“In the world there is this betweenness / and then there is all people”
What’s nifty about earworms is that they’re lodged inside of you because they found something to feed on. I’m pushing the metaphor biological, sure. Thinking more of an “ear parasite.” But what if things burrow into us because we’re somehow fertile for them? In ways we aren’t really aware of? What if we’re drawn when we’re drawn not because of what we want, but because beauty is looking for a brain to eat? I was going to get even more ridiculous and talk about dentistry, but I should probably just shut up and tell you the point: Jordan Stempleman’s poetry gets stuck in my head.
Here are the main Stempleman lines that duck into my ticker feed now and again, from a poem in Alice Blue 10: “No matter who / takes over the world, // they will build / within us one stiff // twin called astonishment, / unable to ever unlive.” It’s easy in a Stockholm Syndrome kind of way to mistake the language that’s taken your brain hostage for wisdom, and I am probably guilty of throwing out these Stempleman lines at certain points in conversations to explain things that they don’t really explain. Once, for instance, I was trying really hard to explain why I wouldn’t want McDonalds to have never existed, even with all the gnarly fuckage they’ve wrought, because those arches in the night are their own feeling. Kind of a weak stance, yeah. And it’s unfair of me to enlist Stempleman’s lines to help. So here’s my fresh solution: get a bunch of other Stempleman lines stuck in my head, namely ones from his book Doubled Over, which I just read. First, I will give you a batch of these lines, and then I will minx around why I like Stempleman’s poetry so much with a bunch of imagistic, associative bullshit.
LINE WORMS FROM DOUBLED OVER BY JORDAN STEMPLEMAN:
“There are flowers where there shouldn’t be. They mean / what we don’t remember, they’ll get away with what they can.”
“Let all belief act up and seem hopelessly / steady before any blue, and out of control / fire.”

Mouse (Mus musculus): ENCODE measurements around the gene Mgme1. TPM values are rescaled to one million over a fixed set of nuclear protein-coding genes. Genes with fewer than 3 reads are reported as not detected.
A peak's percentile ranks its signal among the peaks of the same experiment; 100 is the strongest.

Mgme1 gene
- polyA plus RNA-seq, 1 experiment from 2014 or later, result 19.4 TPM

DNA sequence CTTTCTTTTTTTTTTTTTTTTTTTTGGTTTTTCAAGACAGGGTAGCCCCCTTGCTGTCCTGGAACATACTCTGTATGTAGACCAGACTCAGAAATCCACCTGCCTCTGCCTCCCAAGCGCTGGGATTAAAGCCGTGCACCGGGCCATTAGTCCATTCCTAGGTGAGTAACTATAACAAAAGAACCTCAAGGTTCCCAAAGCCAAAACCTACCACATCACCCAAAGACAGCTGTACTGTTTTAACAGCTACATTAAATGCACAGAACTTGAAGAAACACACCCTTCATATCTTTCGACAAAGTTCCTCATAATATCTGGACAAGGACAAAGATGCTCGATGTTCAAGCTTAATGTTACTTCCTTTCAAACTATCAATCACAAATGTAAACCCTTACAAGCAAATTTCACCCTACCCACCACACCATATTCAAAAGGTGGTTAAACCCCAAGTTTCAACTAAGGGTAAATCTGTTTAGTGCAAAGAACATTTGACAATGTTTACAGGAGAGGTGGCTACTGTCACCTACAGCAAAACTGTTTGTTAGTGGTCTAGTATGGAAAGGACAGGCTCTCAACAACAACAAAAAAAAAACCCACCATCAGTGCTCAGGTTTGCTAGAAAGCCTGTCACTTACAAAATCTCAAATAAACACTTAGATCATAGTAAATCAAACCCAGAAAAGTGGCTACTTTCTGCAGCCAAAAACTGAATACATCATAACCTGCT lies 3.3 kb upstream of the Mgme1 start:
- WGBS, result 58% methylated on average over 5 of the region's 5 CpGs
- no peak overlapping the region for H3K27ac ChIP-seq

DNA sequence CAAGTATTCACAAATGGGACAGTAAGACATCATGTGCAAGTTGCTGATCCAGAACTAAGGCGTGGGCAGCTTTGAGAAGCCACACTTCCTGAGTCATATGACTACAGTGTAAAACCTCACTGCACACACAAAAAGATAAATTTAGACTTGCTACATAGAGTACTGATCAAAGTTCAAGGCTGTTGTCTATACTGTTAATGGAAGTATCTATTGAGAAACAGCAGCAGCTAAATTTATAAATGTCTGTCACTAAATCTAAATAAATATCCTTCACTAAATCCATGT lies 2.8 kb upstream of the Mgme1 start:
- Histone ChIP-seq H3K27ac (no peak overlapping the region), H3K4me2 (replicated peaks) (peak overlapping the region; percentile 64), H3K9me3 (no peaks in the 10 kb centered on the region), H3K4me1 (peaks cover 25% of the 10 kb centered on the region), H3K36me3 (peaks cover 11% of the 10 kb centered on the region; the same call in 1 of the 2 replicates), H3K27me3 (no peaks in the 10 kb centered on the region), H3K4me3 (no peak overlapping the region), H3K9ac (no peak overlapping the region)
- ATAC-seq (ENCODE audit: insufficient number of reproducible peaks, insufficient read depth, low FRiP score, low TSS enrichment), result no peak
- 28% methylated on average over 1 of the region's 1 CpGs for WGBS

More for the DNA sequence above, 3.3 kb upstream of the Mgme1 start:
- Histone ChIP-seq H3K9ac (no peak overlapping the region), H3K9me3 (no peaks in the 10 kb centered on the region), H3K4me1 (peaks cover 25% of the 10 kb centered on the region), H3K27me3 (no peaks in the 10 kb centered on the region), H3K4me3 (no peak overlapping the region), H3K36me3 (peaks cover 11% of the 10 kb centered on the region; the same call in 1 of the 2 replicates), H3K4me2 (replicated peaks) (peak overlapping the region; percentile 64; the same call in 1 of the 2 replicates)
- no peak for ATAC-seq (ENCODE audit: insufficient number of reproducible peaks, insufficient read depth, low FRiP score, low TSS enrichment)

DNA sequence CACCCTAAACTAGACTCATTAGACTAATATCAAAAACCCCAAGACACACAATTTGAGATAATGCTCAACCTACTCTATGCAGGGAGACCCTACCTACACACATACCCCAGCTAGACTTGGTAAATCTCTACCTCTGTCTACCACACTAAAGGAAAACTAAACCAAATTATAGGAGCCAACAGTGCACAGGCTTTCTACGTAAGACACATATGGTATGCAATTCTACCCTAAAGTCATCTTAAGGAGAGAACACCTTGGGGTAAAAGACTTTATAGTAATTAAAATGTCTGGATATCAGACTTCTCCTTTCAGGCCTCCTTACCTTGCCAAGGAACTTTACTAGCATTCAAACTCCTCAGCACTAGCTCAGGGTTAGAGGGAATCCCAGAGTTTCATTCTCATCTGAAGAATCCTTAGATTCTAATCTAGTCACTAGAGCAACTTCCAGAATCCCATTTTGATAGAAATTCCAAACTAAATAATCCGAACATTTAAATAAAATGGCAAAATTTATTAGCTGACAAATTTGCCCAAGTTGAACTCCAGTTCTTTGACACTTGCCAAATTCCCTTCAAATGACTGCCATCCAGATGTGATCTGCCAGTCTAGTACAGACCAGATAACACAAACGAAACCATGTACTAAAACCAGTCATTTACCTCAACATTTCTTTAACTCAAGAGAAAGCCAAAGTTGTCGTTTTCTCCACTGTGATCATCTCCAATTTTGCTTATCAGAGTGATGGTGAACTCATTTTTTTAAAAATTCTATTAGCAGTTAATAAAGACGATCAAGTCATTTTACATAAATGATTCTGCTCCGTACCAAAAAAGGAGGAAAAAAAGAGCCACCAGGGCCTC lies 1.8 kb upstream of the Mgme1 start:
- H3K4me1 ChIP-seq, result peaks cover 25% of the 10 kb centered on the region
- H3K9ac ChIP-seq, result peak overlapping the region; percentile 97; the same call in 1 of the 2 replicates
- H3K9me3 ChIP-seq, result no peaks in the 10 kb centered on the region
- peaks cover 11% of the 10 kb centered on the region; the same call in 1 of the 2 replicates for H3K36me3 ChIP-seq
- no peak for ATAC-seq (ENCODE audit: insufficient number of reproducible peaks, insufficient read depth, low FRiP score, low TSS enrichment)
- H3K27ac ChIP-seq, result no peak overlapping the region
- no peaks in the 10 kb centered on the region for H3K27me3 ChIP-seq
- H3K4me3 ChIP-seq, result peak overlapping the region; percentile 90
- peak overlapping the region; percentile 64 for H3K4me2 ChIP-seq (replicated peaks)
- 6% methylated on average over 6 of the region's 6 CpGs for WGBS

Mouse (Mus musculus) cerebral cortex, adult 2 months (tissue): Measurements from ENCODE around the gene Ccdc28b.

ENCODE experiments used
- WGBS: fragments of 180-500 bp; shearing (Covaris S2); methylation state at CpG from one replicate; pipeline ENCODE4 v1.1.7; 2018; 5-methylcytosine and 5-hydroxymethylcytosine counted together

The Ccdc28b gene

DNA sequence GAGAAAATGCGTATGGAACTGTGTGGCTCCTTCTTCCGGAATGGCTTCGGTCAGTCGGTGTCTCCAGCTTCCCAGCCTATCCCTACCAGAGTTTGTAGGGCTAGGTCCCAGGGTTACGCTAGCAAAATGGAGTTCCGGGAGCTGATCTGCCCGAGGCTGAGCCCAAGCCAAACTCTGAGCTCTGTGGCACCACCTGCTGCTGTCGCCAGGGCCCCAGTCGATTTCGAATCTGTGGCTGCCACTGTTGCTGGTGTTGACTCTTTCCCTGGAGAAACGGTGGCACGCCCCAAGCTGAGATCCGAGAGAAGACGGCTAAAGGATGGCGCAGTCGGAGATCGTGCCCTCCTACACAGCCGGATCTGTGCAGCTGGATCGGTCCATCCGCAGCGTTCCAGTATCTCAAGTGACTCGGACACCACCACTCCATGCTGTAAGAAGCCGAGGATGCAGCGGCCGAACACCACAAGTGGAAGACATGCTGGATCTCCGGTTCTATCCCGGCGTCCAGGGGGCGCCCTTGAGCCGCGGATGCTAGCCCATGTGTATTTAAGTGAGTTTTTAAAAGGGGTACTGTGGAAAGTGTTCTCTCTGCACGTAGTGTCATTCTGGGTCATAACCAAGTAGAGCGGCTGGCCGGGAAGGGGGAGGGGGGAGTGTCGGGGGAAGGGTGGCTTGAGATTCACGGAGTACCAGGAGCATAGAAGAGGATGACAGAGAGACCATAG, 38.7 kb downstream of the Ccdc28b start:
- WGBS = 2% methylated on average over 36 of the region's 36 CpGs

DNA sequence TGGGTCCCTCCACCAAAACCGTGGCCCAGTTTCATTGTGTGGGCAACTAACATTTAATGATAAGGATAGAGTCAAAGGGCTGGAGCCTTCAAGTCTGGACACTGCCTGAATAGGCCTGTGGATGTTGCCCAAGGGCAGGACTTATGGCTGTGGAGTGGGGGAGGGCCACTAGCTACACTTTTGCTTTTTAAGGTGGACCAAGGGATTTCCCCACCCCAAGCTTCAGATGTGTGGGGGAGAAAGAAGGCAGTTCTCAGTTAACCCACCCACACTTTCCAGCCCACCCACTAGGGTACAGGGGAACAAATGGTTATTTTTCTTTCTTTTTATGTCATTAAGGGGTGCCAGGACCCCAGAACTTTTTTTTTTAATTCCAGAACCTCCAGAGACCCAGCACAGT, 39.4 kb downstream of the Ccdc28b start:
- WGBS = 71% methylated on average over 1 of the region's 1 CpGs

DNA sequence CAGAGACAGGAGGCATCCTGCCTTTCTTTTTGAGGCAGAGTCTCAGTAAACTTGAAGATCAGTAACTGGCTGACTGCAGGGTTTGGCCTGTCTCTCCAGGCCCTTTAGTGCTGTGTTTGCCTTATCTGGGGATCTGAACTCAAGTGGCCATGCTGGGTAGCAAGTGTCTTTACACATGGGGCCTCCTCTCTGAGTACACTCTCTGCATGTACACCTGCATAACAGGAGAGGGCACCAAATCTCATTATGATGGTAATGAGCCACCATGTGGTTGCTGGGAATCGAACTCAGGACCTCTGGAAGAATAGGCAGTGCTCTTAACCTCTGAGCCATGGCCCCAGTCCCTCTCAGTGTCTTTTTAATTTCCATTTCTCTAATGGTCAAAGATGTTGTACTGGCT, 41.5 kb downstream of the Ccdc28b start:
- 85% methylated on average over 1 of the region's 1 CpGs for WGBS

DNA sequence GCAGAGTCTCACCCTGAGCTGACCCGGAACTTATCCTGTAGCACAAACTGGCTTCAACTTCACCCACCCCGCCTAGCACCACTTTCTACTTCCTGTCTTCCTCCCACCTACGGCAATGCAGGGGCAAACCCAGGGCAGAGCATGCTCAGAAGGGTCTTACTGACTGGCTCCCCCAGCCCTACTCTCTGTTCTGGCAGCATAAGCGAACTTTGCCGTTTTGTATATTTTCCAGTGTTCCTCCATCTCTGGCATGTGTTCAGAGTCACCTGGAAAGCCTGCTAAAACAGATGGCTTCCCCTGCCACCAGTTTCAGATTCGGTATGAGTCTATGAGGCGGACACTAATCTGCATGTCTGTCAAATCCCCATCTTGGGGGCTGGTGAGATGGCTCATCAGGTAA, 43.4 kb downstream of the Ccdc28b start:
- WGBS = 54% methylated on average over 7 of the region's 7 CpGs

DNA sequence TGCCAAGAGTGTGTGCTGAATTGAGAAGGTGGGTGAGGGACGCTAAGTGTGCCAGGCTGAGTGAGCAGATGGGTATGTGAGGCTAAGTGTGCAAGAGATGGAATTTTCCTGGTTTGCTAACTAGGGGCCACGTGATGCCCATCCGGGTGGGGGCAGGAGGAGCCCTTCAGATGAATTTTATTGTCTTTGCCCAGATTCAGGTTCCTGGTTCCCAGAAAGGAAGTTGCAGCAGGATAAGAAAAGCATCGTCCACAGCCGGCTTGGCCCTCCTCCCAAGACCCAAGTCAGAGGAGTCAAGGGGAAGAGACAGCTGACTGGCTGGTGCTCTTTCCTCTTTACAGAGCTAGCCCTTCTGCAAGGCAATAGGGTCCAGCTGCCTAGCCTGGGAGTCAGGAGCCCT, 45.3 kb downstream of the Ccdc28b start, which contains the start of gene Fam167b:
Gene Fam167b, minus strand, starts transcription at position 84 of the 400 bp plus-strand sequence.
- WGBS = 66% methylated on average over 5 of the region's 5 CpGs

“When someone heavily refers / to a simple task as a mission / enormous amounts / of tension are released into the atmosphere”
“I was ashamed of the separation, / but then I wrote NIGEL on my face /and walked right out of the store, / assured that what I saw in the parking lot / was really going to take me home.”
“I’m / fundamentally an overbeliever.”
“HA, I always say / when I have nothing to say.”
“Changing the fixtures / means facing the dead insects in the dark.”
IMAGISTIC, ASSOCIATIVE BULLSHIT ON WHY I LIKE THIS GUY’S POETRY:
This guy’s poetry reminds me of being your own trust fall partner. A blindfolded magician’s assistant. Someone who figured out all the magician’s tricks from watching the tapes in slow motion, but is too shy to trick anyone else, so they start a business making fake knives. Someone who sees trapeze nets where none exist. A balloon maker downtown whose fever is so bad he can’t tie the balloons right, so he gives up and walks around shaking hands. It’s funny that most of these are imaginary people, but I guess that’s what the poems remind me of: imagining you’re actually a person, instead of a camera or an apology. The word “OK” as a beatific phrase. Two-armed Crispin Glover in Hot Tub Time Machine. Well, the idea of two-armed Cripsin Glover’s character, anyway. That endlessly stupid and holy goal of being impressed by the consistency of what we tread upon, as if we were to spend our whole lives confirming the mattress of our life. The idea of the weather being run by someone who’s trying very hard to be faithful to the weather suggestion box—only they suck. It’s inevitable. Even good weather—and think of how hard that is!—hardly gets called more than “nice.”
I don’t want to be put in charge of anything above a certain level. Rather I’d like to be fully in tune with my accostment, wherever it’s coming from, whether it’s raining down or grabbing my ankles, and I think there are certain things that help me with that tune. Stempleman’s book, for example, is a squatter. But I’m sure as hell not going to charge it rent, if you know what I mean.